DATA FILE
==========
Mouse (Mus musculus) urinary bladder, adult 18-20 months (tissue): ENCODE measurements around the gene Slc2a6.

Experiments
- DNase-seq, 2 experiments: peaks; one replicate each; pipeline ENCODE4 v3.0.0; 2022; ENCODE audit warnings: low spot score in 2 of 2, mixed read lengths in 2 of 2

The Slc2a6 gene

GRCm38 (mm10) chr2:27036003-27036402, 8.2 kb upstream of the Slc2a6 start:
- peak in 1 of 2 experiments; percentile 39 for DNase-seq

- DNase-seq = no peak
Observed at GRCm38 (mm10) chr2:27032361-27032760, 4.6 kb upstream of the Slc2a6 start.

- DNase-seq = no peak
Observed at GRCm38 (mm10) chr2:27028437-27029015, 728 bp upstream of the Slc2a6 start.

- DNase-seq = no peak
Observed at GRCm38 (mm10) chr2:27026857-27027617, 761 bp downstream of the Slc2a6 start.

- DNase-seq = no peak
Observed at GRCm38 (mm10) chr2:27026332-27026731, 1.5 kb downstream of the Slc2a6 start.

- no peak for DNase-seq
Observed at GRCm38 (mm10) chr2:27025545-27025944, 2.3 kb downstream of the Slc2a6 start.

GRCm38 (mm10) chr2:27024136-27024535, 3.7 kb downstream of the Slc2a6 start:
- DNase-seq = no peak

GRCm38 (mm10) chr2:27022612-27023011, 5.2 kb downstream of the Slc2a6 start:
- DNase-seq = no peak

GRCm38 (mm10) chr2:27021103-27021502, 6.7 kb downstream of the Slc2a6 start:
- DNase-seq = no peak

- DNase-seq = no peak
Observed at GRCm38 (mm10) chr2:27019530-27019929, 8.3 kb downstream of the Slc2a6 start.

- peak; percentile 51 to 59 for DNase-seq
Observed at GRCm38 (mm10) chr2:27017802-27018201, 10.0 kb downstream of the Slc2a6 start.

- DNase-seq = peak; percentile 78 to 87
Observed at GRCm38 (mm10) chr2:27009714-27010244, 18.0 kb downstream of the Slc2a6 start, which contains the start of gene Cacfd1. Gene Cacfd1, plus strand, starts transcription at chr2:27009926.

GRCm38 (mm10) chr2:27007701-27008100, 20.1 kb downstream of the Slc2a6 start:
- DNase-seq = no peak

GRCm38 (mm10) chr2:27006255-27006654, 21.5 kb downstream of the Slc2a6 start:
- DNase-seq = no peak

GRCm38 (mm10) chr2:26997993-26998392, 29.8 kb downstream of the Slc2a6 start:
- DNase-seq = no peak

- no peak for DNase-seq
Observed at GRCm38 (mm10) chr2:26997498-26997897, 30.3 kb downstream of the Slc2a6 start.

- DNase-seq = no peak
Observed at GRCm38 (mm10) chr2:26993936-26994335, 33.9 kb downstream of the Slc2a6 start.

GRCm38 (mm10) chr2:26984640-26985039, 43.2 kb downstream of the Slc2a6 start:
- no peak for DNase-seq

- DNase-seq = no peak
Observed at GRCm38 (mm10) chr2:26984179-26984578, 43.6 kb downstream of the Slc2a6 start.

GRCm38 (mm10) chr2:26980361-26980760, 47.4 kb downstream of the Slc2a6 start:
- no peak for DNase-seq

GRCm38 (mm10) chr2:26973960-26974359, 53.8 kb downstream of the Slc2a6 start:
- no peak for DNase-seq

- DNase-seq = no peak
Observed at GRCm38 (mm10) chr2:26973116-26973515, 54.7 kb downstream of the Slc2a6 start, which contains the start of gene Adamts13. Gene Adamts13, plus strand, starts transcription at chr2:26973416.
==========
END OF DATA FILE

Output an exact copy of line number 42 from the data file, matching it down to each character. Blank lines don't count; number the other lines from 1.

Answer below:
Observed at GRCm38 (mm10) chr2:26984179-26984578, 43.6 kb downstream of the Slc2a6 start.